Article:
34 - Precious Memories

old-fashioned telephone

(How to Get Your Granny or your Senior Citizen Mum to Podcast Her Memories)

First of all, your senior citizen granny or mum or auntie probably doesn’t own a computer or, if she does, probably uses it for emailing the kids and for family pictures. She might belong to an online Forum but that’s unlikely.

Her thoughts on Podcasting might be:
“Microphones! Oh God, I’m on stage, How embarrassing. I don’t know what to say. Forget about it!”

Get yourself something that will record telephone conversations to your hard drive. Granny is used to the telephone. She can talk quite a while on the telephone, especially if she is reassured that the cost is minimal because you are using your computer to call. I use Skype. I can phone anywhere in Canada or the United Stated to a regular phone. The cost is negligible. The important part is while you are talking to granny on the telephone nowadays using Skype with some additional software third-party software, you can record your conversation to your hard drive. I found the audio quality to be fairly good; not as good as a commercial recording but fine for the somewhat less exacting medium of Podcasting.

A Podcast is “A method of publishing audio files to the Internet for playback on mobile devices and personal computers.” Thus, you record, edit and then save the file in the Mp3 format for playback on the user’s listening device.

Call Mum or Grannie up and get her talking about the old days. Don’t barrage her with a whole bunch of questions. Have a few really good questions ready to ‘prime the pump’ and encourage her to ramble on. Don’t worry if she doesn’t follow your mental script. To quote the sound engineer’s famous words “We’ll fix it when we mix it!”

Get a good piece of sound editing software. I like the free one called Audacity and edit your sound file. You can save the good bits and edit out the boring bits. http://audacity.sourceforge.net/

So you’ve plugged in a few reminders. “Granny, remember when we used to go camping and we had a tent and there were mosquitoes and bears.”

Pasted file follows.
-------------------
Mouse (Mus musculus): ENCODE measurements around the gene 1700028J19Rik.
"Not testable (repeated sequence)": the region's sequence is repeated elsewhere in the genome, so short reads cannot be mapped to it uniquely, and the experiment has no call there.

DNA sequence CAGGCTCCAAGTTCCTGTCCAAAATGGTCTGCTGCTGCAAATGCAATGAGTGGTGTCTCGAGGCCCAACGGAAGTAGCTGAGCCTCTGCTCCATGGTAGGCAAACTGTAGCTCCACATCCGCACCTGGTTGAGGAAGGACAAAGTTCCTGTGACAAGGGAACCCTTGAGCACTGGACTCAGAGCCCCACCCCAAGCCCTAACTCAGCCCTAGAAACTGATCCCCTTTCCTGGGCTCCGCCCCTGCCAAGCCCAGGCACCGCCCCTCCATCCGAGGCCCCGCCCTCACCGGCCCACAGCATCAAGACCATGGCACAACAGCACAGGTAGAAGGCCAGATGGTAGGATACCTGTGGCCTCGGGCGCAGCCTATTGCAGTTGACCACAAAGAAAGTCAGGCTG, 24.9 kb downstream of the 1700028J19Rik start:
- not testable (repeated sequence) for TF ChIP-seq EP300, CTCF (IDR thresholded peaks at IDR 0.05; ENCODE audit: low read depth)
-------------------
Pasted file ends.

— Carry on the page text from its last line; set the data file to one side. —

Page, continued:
She’ll go on about how the bears stole the blueberry pie and how she hooked your dad in the eyebrow when he was trying to teach her fly fishing The local vet pushed the hook through and snipped it off but wouldn’t take pay because he wasn’t supposed to treat humans. That’s a good story.

Now you piece those memories together. To older folks the past is sometimes more vivid than the present and the whole interview process should be a pleasant experience.

You can get the good stuff because you know where the buttons are. You’ve heard these stories more than once. What you want is a sound file in her voice telling them. Just nail these stories down and your interest in what she is saying is going to put enthusiasm in her voice – which is what you want with her natural voice, or his natural voice in the case of Granddad.

Once it’s edited, if you have the courage, play it back for Grandma. You shouldn’t put it out there on the public scene unless she’s had a listen. Emphasize the fact that it’s for family and grandkids first and it would make a very nice Christmas CD.

She may be very pleased with the whole thing and quite proud of herself. Never mind that you spent several hours editing what may end up being a relatively short audio file.

It’s probably best to do these thing in 7 or 10 minute bursts of storytelling. When you are recording you can stop periodically and save and then start again. It’s easier to edit short files and you can paste them together later.

Now the thing about the telephone is that you’re not stuck with editing out plosives, those “P” and “T” sound explosions that pop right out and nail you in the ear when microphone recording. Doesn’t seem to happened with the telephone.

This Podcast is just a guideline on how to record your family members and put the sound file out either as a personal family CD or as a Podcast. Once you’ve got the hang of it you can interview Uncle Ted and Aunt Addie, or Cousin Bill. There’s no end to it!

You might even be brave enough to use a computer microphone and recording software. I use Total Recorder or Audacity to record that way. You may have to fiddle with the settings to set it up for Microphone. Total Recorder is nice because you can schedule and record Internet radio broadcasts but that’s another story.

I should mention that, although I am a Podcasting Granny, I am also a demi-tech. I used to do software application support and I’m a retired Web master. I’m used to public speaking and entertaining. I’ve been a communicator my whole life. Let’s just say that just because I do it it doesn’t mean it’s easy for Granny, so give her a helping hand!

Wavy Line

© Sonia Brock 2005

Feed: https://www.soniabrock.com/Podcasts/chatham1.xml